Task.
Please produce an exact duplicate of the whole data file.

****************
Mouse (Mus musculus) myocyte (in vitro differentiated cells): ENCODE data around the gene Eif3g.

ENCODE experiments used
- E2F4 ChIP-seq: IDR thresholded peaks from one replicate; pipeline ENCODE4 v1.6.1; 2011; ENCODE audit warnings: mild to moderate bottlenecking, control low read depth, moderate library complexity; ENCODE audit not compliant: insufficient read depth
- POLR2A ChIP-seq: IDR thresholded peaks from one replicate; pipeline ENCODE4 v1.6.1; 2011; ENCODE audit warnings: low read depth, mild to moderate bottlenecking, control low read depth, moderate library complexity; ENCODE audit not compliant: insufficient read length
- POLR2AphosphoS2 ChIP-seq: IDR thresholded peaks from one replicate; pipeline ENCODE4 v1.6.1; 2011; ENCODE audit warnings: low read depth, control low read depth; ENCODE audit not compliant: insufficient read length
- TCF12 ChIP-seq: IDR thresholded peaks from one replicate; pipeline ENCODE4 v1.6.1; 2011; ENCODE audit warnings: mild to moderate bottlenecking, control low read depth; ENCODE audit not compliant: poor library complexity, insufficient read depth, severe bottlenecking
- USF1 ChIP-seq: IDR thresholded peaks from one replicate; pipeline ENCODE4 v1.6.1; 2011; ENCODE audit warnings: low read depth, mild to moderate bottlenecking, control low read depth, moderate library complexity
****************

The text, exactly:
Mouse (Mus musculus) myocyte (in vitro differentiated cells): ENCODE data around the gene Eif3g.

ENCODE experiments used
- E2F4 ChIP-seq: IDR thresholded peaks from one replicate; pipeline ENCODE4 v1.6.1; 2011; ENCODE audit warnings: mild to moderate bottlenecking, control low read depth, moderate library complexity; ENCODE audit not compliant: insufficient read depth
- POLR2A ChIP-seq: IDR thresholded peaks from one replicate; pipeline ENCODE4 v1.6.1; 2011; ENCODE audit warnings: low read depth, mild to moderate bottlenecking, control low read depth, moderate library complexity; ENCODE audit not compliant: insufficient read length
- POLR2AphosphoS2 ChIP-seq: IDR thresholded peaks from one replicate; pipeline ENCODE4 v1.6.1; 2011; ENCODE audit warnings: low read depth, control low read depth; ENCODE audit not compliant: insufficient read length
- TCF12 ChIP-seq: IDR thresholded peaks from one replicate; pipeline ENCODE4 v1.6.1; 2011; ENCODE audit warnings: mild to moderate bottlenecking, control low read depth; ENCODE audit not compliant: poor library complexity, insufficient read depth, severe bottlenecking
- USF1 ChIP-seq: IDR thresholded peaks from one replicate; pipeline ENCODE4 v1.6.1; 2011; ENCODE audit warnings: low read depth, mild to moderate bottlenecking, control low read depth, moderate library complexity